Day 3


They were drunk, and I didn’t blame them.

The short trip from the wreckage to the house being used as headquarters had been educational. I’d seen such devastation in the war of the rebellion after Sherman had marched through the South.

Similar, but not the same.

This was worse.

Sherman and his men hadn’t eaten horses or people.

Carcasses were strewn about the roads, houses shattered, and more than a few heads had been mounted on poles.

Death had been brutal, and fear had been the order of business.

From the equipment I saw scattered around, I gathered that at least a battalion had been destroyed trying to defend the place.

At the rough headquarters, I found the remnants of the battalion’s officer corps.

They sat around a table, drinking and smoking and eating food that should have been tossed to dogs days before. But given their situation, it didn’t appear they had much choice. They hid their fear and desperation behind loud talk and brazen laughter.

I stood off to one side and lit my pipe as Marius went to the commanding officer and reported my presence. The laughter stopped, and the officers took notice of me.

Marius leaned close to a man smoking a long Jäger pipe and said, “His name is Duncan, and the one-eyed god sent him.”

The officer stood up, wavering on his feet.

“What is your last name, sir?” the officer inquired.

“Duncan Blood,” I answered.

The officer stood his ground, but his companions stepped back.

“Blood?” the officer asked.


He tried to draw on his pipe, choked on the smoke and coughed for a moment. When he regained control, he said, “I am Oberst Mikkelson, the ranking officer at this time.”

I nodded and waited to see what else the man had to say.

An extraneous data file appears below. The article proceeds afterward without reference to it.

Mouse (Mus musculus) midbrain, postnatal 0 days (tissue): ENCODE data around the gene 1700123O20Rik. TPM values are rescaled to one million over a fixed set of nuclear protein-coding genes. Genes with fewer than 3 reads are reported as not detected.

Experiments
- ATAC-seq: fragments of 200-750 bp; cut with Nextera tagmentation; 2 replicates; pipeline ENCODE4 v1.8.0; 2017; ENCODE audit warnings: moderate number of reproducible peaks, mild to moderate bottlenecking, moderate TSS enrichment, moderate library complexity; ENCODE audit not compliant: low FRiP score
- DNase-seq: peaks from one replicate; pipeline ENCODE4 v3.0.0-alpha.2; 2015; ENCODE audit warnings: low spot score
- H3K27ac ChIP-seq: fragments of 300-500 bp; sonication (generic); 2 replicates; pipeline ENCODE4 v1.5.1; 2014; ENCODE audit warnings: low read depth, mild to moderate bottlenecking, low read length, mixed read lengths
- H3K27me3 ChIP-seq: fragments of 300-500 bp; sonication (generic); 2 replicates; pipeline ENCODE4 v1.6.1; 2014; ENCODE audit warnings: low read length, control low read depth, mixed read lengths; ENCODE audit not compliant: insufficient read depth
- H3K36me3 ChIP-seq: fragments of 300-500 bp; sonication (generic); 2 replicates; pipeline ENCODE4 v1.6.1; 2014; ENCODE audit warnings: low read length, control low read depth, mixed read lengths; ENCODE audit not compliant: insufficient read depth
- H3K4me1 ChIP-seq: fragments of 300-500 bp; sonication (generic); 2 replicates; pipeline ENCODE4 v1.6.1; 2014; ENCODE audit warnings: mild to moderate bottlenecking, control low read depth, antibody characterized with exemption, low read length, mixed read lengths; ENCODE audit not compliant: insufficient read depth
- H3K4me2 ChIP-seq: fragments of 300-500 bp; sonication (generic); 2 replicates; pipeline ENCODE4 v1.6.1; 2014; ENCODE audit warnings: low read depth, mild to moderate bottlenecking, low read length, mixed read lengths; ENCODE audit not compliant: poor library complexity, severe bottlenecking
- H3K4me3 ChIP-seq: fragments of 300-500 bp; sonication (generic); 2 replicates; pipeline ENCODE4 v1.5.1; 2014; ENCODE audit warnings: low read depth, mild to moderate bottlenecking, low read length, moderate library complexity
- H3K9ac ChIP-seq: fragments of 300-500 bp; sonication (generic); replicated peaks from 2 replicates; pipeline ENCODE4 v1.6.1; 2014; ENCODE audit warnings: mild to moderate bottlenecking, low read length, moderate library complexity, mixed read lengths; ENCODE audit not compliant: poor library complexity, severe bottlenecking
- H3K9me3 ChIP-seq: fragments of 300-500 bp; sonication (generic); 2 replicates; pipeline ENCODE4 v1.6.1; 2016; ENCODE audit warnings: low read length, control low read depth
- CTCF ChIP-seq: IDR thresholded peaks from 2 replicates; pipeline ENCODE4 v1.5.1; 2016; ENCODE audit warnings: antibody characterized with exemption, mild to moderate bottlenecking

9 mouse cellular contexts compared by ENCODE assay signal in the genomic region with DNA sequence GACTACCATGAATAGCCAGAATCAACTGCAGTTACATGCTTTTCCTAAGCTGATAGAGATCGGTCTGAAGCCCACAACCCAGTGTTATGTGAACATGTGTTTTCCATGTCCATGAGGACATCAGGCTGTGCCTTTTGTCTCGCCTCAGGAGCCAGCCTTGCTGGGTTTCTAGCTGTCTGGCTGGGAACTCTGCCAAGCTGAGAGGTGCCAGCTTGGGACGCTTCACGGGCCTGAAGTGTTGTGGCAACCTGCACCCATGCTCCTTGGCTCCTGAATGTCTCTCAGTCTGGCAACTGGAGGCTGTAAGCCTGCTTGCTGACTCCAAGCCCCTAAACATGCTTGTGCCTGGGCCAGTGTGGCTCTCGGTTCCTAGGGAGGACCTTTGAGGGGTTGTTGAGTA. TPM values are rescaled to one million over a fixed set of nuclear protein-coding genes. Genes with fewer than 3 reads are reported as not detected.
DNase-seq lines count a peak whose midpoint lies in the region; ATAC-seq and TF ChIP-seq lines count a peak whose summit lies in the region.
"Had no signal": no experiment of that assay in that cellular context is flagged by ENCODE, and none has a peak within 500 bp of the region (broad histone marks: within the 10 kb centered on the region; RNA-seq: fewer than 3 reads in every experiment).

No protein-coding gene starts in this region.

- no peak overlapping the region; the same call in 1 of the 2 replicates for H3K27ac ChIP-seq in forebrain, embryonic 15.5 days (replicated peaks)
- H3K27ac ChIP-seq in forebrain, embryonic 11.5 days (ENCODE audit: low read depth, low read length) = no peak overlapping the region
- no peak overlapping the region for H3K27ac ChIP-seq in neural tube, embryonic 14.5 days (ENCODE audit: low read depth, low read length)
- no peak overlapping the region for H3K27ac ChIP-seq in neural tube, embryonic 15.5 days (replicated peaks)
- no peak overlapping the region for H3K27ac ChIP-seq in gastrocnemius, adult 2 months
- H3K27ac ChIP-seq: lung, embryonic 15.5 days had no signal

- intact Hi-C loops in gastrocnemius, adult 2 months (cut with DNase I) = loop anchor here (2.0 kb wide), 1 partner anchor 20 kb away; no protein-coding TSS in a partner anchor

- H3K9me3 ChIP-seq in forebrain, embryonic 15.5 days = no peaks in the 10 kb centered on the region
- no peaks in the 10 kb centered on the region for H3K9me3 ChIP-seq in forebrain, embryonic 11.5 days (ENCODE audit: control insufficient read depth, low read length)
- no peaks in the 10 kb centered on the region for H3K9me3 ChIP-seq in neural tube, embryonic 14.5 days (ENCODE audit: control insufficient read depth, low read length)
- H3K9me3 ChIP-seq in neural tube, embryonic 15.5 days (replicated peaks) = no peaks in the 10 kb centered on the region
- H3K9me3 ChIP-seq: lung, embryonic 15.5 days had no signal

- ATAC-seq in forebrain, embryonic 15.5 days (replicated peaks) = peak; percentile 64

Mikkelson took a breath. “We offered up sacrifice last night. More to the point, Generalmajor Hendriks offered himself to the one-eyed god for a hunter. And he sent a Blood.”

“Aye. He sent a Blood. How many trolls?”

“Ten, we think,” Mikkelson answered. “Three of them came from the ocean, the others from the barrows on the outskirts of town.”

“How many did you kill?” I asked.


“Damn.” I drew on my pipe and asked, “Have you brought the troops back in?”

He nodded. “Those few we have in the area, they are gathering supplies, so we might make an effort to return to Fort Jäger and possibly defend ourselves long enough to form some plan of escape.”

I gazed up at the sky, judged the time and nodded. “I’d start calling your men back now, Oberst. Gather up whatever bells you can find, too.”

The men stared at me.

“Blood,” Mikkelson said, “why enrage them further?”

“The damage here,” I gestured around us, “this was not done by mindless trolls, Oberst. This was planned. They may return tonight with more of their kin, and if they do, it won’t be pretty. Not for any of us. Bells will make them forget their plans. Bells will make them little more than maddened beasts. I’d sure as hell rather fight trolls who are mad than those who are figuring the best way in.”

Mikkleson turned to Marius. “Find three horses and send out riders. I want everyone on their way back in the hour.”

To another man, Mikkelson commanded, “Take a squad, search every building and look at every church. Find the bells. Petersen,” Mikkelsen called, and a man holding a pair of bottles stepped forward.

“Sir?” Petersen inquired.

“Find the best walls and focus our work there.” Mikkelson looked at me. “I take it a smaller area with the bells would be best?”

I smiled. “Aye, that it would be. The trolls may throw a few boulders or two at us, but we’ll gun the bastards down.”

“That we will,” Mikkelsen agreed. “Petersen, show the Blood what we have for walls. I’m sure he’ll know best. The rest of you, with me. We will gather the wounded and prepare to move them to our refuge, wherever that might happen to be.”

I watched the Oberst leave with the men, and I turned to Petersen. He looked at me, and I saw the wisdom of old soldiers in his eyes.

The man chuckled, stepped forward and handed me a bottle. “I’ve not heard of a Blood who doesn’t drink.”

“And you won’t.” I opened the bottle and took a drink. “So, where are the best walls?”

“They’re rubble,” he shrugged. “But I’ll show you.”

“Fair enough. Lead on, Pedersen.”

“Straight to hell, if I must,” he sighed, and with a rolling, limping stride, he led the way.

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Nicholas Efstathiou

Husband, father, and writer.

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